2015-07-01

    We report recent progress made in a complete fiber-optic, high-precision, long-term stable timing distribution system for synchronization of next generation X-ray free-electron lasers. Timing jitter characterization of the master laser shows less than 170-as RMS integrated jitter for frequencies above 10 kHz, limited by the detection noise floor. Timing stabilization of a 3.5-km polarization-maintaining fiber link is successfully achieved with an RMS drift of 3.3 fs over 200 h of operation using all fiber-coupled elements. This all fiber-optic implementation will greatly reduce the complexity of optical alignment in timing distribution systems and improve the overall mechanical and timing stability of the system.

  6. [Scanning electron microscopic investigations of cutting edge quality in lamellar keratotomy using the Wavelight femtosecond laser (FS-200) : What influence do spot distance and an additional tunnel have?

    Science.gov (United States)

    Hammer, T; Höche, T; Heichel, J

    2017-07-24

    Femtosecond lasers (fs-lasers) are established cutting instruments for the creation of LASIK flaps. Previous studies often showed even rougher surfaces after application of fs-laser systems compared to lamellar keratotomy with mechanical microkeratomes. When cutting the cornea with fs-lasers, an intrastromal gas development occurs, which has a potentially negative influence on the cutting quality if the gas cannot be dissipated; therefore, manufacturers have chosen the way of gas assimilation in so-called pockets. The investigated system creates a tunnel which opens under the conjunctiva. The aim of this study was to investigate the effects of a tunnel as well as the influence of different spot distances on the quality of cut surfaces and edges. In this experimental study on freshly enucleated porcine eyes (n = 15), the following cuts were carried out with the FS-200 (Wavelight, Erlangen, Germany): 1. standard setting (spot and line separation 8 µm), 2. with tunnel for gas drainage, 3. without gas-conducting tunnel, 4. with increased spot spacing (spot and line separation 9 μm instead of 8 μm) and 5. with reduced spot spacing (spot and line separation 7 μm instead of 8 μm). Subsequently, scanning electron microscopy (FEI Quanta 650, Hillsboro, OR) of the cut edges and surfaces as well as the gas drain tunnel were performed. The evaluation was based on an established score. The current fs-laser system (200 Hz) is able to create smooth cutting surfaces and sharp edges. The changed density of laser pulses compared to the standard settings with a reduced or increased distance between the pulses, did not achieve any further improvement in the surface quality. The gas-conducting tunnel could be detected by scanning electron microscope. In the case of cutting without a tunnel, roughened surfaces and irregularities on the cutting edges were found. When the FS-200 fs-laser is used, LASIK cuts with very smooth cut surfaces and sharp cutting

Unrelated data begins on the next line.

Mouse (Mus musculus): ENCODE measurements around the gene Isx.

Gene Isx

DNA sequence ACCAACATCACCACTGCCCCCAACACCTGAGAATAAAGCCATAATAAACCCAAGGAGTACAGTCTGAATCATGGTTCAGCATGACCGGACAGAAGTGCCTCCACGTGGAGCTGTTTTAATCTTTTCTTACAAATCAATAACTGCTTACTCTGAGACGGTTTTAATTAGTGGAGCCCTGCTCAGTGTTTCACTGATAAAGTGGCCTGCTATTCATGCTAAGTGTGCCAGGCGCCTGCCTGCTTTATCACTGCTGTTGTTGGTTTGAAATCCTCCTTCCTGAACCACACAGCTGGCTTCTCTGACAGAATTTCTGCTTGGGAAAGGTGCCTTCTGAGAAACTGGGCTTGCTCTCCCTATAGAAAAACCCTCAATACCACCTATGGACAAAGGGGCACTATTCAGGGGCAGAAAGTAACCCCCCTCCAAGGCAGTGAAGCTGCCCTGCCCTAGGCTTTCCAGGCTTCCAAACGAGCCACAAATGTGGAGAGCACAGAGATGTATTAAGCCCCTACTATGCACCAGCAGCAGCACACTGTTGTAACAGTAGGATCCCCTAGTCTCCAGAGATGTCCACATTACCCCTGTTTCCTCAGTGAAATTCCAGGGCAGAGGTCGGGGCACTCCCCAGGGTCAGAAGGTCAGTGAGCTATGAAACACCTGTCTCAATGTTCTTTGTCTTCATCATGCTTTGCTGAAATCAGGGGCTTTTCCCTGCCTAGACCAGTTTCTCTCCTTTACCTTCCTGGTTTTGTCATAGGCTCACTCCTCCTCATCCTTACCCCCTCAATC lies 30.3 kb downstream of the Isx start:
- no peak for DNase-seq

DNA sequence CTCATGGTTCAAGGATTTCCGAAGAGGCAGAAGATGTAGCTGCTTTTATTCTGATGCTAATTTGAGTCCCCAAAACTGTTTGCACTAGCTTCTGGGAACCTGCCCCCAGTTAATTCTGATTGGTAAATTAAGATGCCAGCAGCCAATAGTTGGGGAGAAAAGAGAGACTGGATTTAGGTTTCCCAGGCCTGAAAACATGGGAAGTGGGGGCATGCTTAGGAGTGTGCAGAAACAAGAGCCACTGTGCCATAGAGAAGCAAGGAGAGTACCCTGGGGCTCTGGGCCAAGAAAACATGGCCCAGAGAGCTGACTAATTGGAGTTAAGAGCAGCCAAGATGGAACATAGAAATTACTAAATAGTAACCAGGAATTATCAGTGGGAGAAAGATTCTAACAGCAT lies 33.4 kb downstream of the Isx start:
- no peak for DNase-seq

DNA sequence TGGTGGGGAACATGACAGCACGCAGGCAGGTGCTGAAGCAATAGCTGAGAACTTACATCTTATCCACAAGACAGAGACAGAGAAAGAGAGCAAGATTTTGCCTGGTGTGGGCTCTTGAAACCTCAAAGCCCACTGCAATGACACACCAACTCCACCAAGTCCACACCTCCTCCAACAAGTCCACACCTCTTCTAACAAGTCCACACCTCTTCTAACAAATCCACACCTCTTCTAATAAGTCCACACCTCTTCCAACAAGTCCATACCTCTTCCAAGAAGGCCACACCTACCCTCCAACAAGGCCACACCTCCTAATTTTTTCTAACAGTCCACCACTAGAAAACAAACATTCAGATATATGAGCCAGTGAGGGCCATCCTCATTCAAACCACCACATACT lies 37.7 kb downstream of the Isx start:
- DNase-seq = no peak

7. Comprehensive Study of Hydrated IDPs: X-Ray Diffraction, IR Spectroscopy and Electron Microscopic Analysis

    Science.gov (United States)

    Nakamura, K.; Keller, L. P.; Nakamura, T.; Noguchi, T.; Nozaki, W.; Tomeoka, K.

    2003-01-01